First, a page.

Diamonds are the obvious and classic choice when it comes to engagement rings. But they’re not everyone’s cup of tea. For one thing, they can be expensive. For another, they tend to be a little bit too obvious for many – after all, if jewellery is a means of self-expression, then it makes sense to go for something that more precisely matches your tastes!
So what are the alternatives you might consider? Let’s run through a few of the leading candidates.
These purple stones need to be well-cut if they’re to be truly spectacular. You’ll find many of them available in a rawer state. Amethysts aren’t quite as hard as diamonds, and thus they’re more easily cut into a range of exotic shapes, like squares and hearts. Having said that, they’re still durable enough to weather day to day use.
Around a third of the price of the average diamond, and, since they’re available in white, they’re often considered as a like-for-like substitute. They don’t sparkle quite as brilliantly as the girl’s best friend does, but they will allow for greater size. Available in blue, green, yellow and white, they’re often employed in combination in the same item, to spectacular effect. If you want something blue that doesn’t cost the earth, you might go for a blue topaz or a lapis lazuli – though the latter are easily scratched.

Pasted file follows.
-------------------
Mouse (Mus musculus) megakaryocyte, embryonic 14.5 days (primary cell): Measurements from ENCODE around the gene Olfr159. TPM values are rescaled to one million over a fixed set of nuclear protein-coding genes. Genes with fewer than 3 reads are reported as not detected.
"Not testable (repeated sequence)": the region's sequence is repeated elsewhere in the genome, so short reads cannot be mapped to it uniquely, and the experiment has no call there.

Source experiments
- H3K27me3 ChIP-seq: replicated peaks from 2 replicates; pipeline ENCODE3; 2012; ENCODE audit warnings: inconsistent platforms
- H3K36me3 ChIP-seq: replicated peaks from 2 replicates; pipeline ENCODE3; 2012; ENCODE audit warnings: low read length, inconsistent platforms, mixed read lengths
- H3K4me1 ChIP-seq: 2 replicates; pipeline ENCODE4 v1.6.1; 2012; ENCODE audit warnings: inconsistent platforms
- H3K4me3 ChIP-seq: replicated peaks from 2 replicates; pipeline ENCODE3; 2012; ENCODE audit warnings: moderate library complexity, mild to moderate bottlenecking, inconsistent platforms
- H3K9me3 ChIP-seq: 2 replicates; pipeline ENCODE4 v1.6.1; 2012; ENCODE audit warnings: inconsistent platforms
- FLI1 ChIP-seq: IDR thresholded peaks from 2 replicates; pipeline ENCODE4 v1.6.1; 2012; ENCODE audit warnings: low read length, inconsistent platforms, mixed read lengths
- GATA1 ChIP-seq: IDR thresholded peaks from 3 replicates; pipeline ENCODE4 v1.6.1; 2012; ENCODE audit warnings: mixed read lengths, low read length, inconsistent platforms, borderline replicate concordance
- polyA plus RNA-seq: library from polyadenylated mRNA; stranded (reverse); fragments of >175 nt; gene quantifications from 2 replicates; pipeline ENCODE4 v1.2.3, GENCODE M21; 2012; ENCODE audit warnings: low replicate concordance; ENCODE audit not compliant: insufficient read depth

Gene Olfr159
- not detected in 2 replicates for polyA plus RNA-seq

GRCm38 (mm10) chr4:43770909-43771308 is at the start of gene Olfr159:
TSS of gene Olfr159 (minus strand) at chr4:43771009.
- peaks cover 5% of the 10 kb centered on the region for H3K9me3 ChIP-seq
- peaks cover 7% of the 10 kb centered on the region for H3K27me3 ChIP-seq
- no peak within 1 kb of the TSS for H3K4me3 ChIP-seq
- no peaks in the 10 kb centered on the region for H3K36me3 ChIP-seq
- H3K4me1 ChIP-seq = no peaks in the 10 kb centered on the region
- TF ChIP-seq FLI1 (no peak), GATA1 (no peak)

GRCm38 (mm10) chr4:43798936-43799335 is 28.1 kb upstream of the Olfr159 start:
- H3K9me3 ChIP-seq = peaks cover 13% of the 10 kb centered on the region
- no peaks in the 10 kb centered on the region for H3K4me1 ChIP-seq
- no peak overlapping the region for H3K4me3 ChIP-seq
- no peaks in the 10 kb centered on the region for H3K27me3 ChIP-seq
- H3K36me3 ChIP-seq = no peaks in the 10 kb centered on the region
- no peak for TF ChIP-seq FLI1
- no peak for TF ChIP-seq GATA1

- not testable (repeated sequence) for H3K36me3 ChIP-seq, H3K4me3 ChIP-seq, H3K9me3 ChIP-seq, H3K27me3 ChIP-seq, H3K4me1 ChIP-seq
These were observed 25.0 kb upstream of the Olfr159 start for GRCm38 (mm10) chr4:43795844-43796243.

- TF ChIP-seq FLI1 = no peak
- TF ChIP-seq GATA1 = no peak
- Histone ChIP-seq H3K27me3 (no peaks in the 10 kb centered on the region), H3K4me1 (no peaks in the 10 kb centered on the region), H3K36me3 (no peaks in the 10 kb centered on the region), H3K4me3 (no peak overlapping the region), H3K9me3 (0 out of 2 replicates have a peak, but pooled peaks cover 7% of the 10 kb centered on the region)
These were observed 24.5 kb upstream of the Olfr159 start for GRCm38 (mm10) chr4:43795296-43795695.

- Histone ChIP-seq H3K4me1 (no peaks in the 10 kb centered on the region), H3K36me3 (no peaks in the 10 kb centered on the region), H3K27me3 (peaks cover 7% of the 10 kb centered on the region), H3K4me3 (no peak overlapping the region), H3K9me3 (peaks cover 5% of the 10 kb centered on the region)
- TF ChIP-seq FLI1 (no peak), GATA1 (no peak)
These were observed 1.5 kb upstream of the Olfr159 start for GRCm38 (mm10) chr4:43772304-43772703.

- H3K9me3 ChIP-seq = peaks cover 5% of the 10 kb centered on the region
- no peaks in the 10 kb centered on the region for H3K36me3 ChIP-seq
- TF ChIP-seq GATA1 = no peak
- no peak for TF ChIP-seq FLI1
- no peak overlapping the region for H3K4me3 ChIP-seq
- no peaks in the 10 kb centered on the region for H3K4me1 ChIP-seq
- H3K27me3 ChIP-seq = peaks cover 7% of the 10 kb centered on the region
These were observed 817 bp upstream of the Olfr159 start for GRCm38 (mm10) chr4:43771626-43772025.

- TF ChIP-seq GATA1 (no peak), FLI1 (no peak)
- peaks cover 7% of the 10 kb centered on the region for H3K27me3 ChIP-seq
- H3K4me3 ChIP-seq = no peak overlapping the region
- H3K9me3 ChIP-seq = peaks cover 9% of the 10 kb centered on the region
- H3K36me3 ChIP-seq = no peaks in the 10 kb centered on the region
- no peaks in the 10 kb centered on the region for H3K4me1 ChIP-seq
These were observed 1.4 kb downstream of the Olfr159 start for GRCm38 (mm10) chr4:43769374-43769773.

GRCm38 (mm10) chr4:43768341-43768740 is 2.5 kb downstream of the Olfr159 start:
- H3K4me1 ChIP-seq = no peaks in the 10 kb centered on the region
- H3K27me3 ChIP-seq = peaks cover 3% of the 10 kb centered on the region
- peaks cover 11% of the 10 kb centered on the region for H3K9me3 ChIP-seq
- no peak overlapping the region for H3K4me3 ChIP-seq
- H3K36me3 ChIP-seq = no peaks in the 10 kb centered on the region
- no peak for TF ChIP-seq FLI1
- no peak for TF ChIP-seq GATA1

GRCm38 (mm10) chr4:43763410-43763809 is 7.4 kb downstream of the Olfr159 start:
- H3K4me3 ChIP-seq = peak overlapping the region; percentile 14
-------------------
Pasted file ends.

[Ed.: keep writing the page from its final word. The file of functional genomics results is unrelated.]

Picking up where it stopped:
By definition, emeralds are green. Specifically, they’re a kind of beryl that’s been made green by specific quantities of chromium and vanadium. Jewellers can argue about precisely what constitutes an emerald and what constitutes a merely green beryl. From the point of view of the wearer, what’s important is that emeralds tend to be a little old-fashioned-looking – but in an engagement ring, you might well want to make reference to a previous age.
Considered one of a quartet of classic stones, rubies are exceptionally hard (though not quite as hard as diamonds). With that said, this quality comes at a cost – you might easily pay more for a ruby than you would for the equivalent diamond. If you’re looking for something red that won’t break the bank, then you might consider a garnet.
If you want something that might be mistaken (by a layperson) for a diamond, then a moissanite is an obvious choice. They’re the second hardest mineral in the world, but, given that they’re nowhere near as expensive as the classic diamond, they can be made much larger.